In order to make clear what the difference between an action and a piece of behaviour is, I take an extreme example. It’s extreme in the sense that the behaviour involved is not guided by a perception, anyhow, and that it has no apparent aim. I got this example from Frederick Stoutland (1976). We see a man nodding his head. Why does he nod? The simplest way to know is to ask him. If the man intentionally nodded his head, for example because he was greeting someone, he can tell you. However, if he nodded his head unknowingly, for example because he was falling asleep, he cannot give you a reason. In the first case we say that he performed an action and in the second case we say that what he did happened to him. But, alternatively, we can also say that in the first case the action had an intention for the man: The greeting is a greeting because the nodding man himself sees it as a greeting. However, if he nods his head when he is falling asleep, the nodding has not an intention for him. His head just moved and not more than that. In other words, in the first case the man who nodded can give it a sense, while he cannot when he nods while he is falling asleep. Only if the performer of a deed him or herself can give a sense to what s/he does, s/he performs an action; if s/he cannot, it is behaviour.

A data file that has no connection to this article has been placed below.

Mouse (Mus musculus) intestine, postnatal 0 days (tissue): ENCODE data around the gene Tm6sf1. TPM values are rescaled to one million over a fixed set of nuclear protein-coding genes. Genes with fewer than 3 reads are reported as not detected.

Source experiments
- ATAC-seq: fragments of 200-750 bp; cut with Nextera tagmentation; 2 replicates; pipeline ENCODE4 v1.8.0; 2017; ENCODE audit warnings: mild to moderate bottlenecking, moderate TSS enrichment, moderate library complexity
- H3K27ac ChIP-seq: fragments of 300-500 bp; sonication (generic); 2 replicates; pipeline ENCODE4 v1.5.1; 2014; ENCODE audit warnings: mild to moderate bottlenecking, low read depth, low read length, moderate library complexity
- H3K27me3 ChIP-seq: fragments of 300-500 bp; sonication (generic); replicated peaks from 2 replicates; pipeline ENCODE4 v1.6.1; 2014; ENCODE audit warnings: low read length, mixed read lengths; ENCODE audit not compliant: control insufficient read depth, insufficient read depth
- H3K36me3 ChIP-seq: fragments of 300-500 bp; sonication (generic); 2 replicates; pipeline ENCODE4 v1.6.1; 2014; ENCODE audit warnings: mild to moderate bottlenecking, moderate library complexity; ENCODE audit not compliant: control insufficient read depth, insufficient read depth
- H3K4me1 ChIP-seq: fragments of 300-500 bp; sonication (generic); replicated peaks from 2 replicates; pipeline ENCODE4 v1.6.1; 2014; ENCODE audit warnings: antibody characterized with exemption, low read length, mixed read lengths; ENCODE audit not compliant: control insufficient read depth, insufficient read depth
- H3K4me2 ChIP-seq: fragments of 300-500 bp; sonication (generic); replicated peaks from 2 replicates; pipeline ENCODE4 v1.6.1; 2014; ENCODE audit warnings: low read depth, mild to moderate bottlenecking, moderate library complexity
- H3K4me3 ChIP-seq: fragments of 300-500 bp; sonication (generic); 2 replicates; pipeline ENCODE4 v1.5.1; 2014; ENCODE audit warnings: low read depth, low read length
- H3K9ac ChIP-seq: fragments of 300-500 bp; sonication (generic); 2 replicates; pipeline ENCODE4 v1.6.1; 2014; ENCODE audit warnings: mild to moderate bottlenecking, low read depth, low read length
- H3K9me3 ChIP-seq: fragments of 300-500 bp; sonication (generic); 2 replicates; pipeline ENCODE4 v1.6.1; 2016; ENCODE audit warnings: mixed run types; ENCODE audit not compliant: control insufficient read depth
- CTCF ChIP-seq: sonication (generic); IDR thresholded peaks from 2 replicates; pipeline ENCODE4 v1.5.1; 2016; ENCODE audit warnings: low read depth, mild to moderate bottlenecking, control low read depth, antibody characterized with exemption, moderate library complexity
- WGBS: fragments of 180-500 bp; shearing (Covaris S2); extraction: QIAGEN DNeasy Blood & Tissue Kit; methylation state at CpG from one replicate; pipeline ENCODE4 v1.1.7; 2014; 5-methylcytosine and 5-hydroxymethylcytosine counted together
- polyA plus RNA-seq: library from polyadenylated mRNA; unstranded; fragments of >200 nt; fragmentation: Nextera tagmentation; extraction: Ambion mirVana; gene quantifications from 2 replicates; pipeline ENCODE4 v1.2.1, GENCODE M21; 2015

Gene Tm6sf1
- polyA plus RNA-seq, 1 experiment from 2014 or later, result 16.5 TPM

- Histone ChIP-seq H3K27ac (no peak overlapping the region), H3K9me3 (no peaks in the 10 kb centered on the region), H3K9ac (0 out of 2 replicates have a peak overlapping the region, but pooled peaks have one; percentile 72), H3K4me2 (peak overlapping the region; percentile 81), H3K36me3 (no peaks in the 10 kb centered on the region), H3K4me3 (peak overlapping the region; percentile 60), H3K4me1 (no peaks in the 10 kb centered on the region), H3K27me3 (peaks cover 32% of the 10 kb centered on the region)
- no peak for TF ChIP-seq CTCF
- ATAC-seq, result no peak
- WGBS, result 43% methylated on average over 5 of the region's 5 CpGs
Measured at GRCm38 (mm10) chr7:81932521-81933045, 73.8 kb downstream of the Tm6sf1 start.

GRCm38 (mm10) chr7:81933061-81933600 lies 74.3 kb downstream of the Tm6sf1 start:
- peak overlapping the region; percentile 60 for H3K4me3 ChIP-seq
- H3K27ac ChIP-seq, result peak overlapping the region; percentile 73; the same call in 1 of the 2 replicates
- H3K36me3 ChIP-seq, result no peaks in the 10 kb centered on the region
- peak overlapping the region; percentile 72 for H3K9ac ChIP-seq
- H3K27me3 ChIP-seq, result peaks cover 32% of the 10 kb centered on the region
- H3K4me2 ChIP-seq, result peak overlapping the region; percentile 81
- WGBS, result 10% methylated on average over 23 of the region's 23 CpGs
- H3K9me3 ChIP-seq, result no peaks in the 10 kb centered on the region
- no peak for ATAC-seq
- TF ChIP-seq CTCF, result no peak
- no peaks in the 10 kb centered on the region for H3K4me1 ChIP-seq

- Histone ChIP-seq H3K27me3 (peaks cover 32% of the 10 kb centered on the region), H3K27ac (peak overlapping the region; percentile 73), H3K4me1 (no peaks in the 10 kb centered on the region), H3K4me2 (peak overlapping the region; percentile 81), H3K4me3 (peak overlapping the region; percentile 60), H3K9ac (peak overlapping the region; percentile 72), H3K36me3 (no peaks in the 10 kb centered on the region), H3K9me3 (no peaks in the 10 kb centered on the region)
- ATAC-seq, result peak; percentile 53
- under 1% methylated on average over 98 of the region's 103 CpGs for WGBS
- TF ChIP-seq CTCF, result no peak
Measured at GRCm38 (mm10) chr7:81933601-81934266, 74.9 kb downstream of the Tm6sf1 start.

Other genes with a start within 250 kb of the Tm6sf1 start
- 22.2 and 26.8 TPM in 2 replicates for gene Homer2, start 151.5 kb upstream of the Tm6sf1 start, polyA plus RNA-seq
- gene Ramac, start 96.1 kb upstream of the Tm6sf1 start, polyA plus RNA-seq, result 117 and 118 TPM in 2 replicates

The distinction action-behaviour just described looks rather Cartesian, but in my PhD thesis I have explained that it isn’t. Here I want to ignore this problem. (You can also find some further explanation in my blog “Two levels of reality” and in other blogs (enter “meaning 1” or “meaning 0” in the search engine of my blog)). Here I want to concentrate on the significance of the distinction for the present problem. It’s true that there are pieces of behaviour that are guided by a perception and by an intention and that are – of course – performed by someone. For example (an example by Davidson), you come home at night and turn the light on and by doing so you warn a thief in another room of your house. Even though warning the thief is what you did by an intentional action (turning the light on) it’s not what you intentionally did, so it’s not your action (usually we call it a consequence of your action turning the light on). Only your doings that you yourself can give a sense (in the way described above) constitute you as a person. Doings that are merely pieces of behaviour and cannot be interpreted in this way do not constitute you as a person or contribute to your further development as a person (which doesn’t mean, of course, that they are not important for you (they can contribute to your animalistic side, for instance). I act so I am, because I can tell what I do.